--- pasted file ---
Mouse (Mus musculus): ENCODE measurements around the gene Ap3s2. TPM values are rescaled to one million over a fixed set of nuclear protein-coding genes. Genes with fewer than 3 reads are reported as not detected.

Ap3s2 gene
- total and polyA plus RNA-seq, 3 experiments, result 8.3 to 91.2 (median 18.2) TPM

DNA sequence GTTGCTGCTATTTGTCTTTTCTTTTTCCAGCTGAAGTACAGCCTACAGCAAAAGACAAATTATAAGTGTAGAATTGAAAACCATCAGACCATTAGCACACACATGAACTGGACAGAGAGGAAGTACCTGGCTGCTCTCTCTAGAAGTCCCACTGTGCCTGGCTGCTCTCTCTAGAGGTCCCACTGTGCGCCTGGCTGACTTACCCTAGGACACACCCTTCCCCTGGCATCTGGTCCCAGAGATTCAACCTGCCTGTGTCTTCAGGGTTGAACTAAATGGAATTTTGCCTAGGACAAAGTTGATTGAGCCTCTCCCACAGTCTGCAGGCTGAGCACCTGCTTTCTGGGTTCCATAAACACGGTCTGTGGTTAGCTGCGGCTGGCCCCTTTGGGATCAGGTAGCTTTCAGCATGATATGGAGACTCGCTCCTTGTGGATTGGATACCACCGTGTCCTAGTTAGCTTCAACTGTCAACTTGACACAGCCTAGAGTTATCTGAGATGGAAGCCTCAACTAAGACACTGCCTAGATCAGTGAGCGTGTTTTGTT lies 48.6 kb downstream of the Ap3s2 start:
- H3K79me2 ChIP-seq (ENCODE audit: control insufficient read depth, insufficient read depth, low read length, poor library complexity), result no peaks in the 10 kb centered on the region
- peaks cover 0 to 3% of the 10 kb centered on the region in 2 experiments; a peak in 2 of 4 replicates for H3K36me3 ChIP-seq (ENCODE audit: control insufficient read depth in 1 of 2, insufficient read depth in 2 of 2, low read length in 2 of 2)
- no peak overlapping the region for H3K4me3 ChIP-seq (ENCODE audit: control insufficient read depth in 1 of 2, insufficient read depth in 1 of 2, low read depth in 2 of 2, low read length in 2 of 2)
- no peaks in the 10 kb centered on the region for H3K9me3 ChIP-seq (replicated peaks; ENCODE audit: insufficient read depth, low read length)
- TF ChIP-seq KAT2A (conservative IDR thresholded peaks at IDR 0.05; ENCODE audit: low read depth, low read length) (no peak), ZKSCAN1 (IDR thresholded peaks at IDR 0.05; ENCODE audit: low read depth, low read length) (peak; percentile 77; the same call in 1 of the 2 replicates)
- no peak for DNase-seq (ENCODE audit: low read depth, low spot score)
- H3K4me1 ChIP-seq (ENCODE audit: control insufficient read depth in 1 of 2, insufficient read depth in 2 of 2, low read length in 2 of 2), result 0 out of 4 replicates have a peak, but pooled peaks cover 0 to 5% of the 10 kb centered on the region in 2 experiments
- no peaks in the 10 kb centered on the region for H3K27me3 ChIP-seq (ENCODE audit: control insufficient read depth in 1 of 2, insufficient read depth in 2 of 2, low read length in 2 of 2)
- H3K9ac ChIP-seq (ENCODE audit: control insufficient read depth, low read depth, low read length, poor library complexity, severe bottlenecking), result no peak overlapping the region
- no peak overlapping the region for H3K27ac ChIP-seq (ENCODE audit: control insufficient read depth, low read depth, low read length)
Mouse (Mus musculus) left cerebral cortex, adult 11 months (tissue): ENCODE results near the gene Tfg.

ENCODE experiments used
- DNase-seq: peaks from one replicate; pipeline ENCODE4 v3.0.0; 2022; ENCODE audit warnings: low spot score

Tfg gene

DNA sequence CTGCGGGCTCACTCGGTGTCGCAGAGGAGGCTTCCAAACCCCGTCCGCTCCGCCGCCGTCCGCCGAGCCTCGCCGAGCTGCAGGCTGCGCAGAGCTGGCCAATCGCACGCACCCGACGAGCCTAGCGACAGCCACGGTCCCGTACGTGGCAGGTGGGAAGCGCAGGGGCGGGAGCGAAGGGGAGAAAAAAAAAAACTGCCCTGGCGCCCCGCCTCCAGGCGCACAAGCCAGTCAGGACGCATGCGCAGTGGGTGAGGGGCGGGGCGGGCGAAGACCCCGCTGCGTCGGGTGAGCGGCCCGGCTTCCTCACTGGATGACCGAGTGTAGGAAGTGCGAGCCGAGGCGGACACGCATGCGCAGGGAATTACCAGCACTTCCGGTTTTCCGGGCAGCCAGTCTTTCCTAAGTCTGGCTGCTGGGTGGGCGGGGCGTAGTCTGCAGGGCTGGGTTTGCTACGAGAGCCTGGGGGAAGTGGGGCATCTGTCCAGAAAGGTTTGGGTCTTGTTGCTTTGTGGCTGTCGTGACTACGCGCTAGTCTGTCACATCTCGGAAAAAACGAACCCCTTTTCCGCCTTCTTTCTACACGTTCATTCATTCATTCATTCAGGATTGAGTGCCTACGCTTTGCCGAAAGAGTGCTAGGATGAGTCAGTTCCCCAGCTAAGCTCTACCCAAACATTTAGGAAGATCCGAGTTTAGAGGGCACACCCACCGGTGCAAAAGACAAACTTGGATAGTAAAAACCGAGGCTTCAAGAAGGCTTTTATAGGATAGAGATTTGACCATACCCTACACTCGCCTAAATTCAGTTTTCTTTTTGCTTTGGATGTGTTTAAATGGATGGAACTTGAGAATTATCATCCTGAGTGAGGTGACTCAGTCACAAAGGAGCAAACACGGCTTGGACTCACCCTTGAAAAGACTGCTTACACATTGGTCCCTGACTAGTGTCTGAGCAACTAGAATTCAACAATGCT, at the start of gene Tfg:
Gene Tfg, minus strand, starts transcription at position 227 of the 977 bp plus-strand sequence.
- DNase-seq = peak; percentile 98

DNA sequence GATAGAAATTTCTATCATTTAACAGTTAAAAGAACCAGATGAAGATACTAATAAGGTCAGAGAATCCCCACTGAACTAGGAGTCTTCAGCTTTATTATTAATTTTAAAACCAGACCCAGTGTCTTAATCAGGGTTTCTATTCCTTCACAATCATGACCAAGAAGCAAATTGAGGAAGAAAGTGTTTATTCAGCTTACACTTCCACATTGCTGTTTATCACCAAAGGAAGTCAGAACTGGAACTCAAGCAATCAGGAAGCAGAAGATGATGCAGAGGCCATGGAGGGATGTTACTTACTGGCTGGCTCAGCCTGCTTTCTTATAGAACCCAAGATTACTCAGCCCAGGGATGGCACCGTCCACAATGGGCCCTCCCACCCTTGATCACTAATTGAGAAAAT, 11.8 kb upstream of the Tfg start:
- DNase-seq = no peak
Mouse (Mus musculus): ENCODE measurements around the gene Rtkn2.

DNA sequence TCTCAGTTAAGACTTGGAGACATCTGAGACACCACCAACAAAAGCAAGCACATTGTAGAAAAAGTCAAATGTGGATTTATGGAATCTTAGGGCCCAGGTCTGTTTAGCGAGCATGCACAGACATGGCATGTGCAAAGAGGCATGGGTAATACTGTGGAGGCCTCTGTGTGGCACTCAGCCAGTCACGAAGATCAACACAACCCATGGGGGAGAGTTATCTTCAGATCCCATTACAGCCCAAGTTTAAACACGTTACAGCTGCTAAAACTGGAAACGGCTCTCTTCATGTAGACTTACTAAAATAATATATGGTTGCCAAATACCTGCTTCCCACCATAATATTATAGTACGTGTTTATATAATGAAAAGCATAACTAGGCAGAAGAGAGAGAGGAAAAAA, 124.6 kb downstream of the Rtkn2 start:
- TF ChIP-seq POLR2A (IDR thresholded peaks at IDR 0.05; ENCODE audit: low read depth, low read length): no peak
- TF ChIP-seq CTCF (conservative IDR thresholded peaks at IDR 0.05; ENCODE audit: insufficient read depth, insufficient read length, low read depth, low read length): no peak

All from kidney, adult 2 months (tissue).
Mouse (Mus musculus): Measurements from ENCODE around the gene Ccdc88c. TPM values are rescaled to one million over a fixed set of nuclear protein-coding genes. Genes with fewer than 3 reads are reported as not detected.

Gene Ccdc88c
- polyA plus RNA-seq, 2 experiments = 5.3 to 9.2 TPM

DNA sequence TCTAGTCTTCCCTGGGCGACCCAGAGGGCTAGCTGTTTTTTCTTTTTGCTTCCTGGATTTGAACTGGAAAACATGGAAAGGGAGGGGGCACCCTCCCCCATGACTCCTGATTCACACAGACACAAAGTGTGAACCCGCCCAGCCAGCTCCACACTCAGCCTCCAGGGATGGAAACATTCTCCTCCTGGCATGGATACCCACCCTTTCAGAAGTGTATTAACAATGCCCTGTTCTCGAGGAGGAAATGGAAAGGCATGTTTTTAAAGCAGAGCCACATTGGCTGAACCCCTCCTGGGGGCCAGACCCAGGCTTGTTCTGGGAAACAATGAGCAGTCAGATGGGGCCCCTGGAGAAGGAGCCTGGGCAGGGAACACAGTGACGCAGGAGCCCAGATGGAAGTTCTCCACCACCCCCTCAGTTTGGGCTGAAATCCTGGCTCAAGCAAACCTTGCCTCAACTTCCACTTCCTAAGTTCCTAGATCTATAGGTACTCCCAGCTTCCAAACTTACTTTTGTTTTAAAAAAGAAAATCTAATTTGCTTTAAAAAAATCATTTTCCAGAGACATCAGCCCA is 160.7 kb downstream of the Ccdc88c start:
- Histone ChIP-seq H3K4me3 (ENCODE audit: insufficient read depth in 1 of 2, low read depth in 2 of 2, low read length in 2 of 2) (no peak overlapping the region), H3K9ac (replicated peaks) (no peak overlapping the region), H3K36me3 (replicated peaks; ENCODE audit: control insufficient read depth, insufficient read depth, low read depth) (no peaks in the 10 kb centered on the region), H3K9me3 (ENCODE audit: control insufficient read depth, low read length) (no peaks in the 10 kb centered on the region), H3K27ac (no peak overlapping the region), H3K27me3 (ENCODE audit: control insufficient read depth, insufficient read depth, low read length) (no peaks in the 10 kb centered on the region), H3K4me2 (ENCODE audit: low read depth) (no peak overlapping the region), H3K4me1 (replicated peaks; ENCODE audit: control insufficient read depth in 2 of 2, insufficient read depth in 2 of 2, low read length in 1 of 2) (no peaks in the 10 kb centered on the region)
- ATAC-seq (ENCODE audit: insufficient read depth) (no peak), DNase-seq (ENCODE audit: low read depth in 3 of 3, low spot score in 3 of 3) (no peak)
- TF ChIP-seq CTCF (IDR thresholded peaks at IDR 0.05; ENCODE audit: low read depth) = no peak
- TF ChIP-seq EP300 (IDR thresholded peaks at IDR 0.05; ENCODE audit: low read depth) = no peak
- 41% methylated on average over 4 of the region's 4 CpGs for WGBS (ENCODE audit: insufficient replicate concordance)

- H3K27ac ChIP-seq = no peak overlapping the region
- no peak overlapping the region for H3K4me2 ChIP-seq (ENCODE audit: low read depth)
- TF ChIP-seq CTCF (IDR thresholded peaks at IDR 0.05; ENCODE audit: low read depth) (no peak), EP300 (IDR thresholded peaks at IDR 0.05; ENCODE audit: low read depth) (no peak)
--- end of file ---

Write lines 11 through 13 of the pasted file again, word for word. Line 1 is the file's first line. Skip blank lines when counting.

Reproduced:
- H3K4me1 ChIP-seq (ENCODE audit: control insufficient read depth in 1 of 2, insufficient read depth in 2 of 2, low read length in 2 of 2), result 0 out of 4 replicates have a peak, but pooled peaks cover 0 to 5% of the 10 kb centered on the region in 2 experiments
- no peaks in the 10 kb centered on the region for H3K27me3 ChIP-seq (ENCODE audit: control insufficient read depth in 1 of 2, insufficient read depth in 2 of 2, low read length in 2 of 2)
- H3K9ac ChIP-seq (ENCODE audit: control insufficient read depth, low read depth, low read length, poor library complexity, severe bottlenecking), result no peak overlapping the region